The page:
The FCC vs the NAB

The Revolution has started in full view, and will become obvious on May 1st, the traditional celebration of the Russian Communists held by the international labor unions.

Julius Genachowski is the head of the FCC.  He is a close friend of Barack Obama, having worked with him editing the Harvard Law Review.

The top 4 TV stations in the top 50 markets have been told they must put extensive information online on the web of who is buying political advertisements on their station.

The NAB essentially created the FCC in 1934 as the quasi governmental “Commission” empowered to protect the commercial radio interests from competition, especially non-commercial left wing political groups.

The NAB is not upset that it is becoming the middleman in publishing information about who is exercising their right to free speech, allowing OWS and union thugs to target them for retaliation. The NAB’s objection is the FCC is requiring the TV stations to publish the rates they charge for the ads.

You may wonder how the FCC was empowered to make rules regarding the content of TV web sites and creating rules about political advertising.  The answer is it was a provision in the 2002 Campaign Reform Act, aka McCain-Feingold.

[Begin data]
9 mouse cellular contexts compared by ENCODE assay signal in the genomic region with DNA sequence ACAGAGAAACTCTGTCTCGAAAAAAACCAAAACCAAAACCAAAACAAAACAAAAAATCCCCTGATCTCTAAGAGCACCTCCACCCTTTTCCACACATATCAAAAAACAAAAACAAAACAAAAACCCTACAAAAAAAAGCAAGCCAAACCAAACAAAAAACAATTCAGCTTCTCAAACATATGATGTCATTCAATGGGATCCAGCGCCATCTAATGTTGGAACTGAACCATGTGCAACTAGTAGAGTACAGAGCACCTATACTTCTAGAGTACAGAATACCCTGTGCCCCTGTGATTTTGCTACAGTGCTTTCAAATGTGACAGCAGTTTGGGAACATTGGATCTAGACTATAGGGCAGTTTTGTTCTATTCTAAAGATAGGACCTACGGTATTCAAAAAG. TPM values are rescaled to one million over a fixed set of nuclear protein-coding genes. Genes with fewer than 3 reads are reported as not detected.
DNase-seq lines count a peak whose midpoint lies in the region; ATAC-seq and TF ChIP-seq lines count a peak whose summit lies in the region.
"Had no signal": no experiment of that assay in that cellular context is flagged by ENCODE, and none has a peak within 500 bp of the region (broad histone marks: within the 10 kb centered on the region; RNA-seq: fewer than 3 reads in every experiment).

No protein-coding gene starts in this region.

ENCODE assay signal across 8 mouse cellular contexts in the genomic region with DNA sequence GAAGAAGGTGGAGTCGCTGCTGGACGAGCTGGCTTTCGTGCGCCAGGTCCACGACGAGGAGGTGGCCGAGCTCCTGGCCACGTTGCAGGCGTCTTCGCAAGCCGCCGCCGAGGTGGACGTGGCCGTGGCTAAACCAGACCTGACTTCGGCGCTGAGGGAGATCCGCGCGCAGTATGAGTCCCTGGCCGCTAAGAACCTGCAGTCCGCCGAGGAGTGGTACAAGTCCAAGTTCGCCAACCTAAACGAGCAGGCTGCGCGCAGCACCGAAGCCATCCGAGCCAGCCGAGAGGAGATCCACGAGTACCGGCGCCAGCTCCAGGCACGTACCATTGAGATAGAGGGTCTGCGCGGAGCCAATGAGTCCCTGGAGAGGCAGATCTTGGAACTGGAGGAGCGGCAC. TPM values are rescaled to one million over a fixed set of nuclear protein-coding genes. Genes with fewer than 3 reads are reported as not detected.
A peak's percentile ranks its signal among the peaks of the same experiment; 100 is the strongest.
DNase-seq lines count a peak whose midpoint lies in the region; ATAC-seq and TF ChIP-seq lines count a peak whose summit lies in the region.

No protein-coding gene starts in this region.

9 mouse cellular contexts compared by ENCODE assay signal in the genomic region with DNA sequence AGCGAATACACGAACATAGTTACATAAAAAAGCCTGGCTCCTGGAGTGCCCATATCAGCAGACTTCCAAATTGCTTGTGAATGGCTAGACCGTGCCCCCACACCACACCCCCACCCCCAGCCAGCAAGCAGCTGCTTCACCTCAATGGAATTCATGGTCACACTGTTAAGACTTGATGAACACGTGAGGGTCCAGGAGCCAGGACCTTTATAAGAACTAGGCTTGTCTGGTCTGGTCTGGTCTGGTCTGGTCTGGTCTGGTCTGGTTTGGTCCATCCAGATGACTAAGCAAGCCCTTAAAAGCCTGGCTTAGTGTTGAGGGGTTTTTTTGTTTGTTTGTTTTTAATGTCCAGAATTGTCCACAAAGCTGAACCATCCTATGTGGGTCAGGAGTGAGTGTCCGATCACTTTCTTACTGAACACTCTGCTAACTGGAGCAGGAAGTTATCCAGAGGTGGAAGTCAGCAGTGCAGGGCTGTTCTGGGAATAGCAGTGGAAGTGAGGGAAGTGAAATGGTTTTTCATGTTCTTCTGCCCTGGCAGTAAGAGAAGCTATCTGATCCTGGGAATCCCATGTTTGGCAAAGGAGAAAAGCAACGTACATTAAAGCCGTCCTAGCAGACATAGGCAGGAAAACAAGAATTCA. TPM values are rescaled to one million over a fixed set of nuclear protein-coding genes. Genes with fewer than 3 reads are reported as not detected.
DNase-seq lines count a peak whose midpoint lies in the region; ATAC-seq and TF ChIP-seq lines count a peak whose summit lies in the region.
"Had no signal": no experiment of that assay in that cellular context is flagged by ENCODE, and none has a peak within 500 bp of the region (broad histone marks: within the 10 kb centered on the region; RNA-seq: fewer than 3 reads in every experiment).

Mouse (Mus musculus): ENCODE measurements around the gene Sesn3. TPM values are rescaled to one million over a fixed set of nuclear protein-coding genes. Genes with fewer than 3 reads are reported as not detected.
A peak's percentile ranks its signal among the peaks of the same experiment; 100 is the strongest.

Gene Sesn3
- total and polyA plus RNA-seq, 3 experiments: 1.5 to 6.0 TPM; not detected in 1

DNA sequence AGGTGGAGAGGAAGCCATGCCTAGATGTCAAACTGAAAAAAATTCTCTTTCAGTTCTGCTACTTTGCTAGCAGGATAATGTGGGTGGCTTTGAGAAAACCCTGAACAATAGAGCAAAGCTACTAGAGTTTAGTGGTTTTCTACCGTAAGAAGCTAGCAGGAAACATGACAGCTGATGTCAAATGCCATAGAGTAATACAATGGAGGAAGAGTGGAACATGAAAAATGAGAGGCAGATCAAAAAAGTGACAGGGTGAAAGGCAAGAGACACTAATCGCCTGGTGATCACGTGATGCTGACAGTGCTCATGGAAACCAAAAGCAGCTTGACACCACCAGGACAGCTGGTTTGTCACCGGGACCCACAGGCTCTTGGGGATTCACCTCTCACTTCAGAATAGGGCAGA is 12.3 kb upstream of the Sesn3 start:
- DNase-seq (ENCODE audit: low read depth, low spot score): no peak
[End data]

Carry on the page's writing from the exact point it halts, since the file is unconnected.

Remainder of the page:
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3 Responses to The FCC vs the NAB

  1. prboylan says:

    Is there a Federal law that says a TV station MUST have a companion website? Is there a requirement that the TV station have any external internet connections with the public? If not, the easy way to thumb one’s nose at this law would be to shut down the official station website and have “friends of the station” set up a independent fan-based website.

    • Art Stone says:

      In Radio, there is an on again / off again requirement that IF a radio station has a web site, then they MUST post their EEOC reports on the web site. A court ruled the FCC has no jurisdiction over hiring practices of radio stations and threw their regulation out – but the FCC has returned to try to enforce that rule. Without looking it up, I’m not sure why they have the power now. Perhaps it was a line somewhere in the 2000+ page Obmacare law.

    • Art Stone says:

      Web sites are an interesting loophole for non-commercial stations. Low Power FM (LPFM) stations are not allowed to run commercials even if they are in the Commercial part of the FM band. The main “marker” for a commercial is a “call for action” – suggesting that the listener do something – visit the store, buy a product,

      Low Power FM radio stations need money to operate. Either they do so by begging, by some rich sugar daddy funding it, or by selling advertisements…. on their web site. So while they can’t say “Joe’s Diner is having an all you can eat crab special on Friday nights for $11.95” on the air, they can say “Joe’s diner is a supporter of this station. If you would like to learn more about Joe’s Diner, visit the web site for more information”, which can then have paid advertisements for Joe’s Diner.

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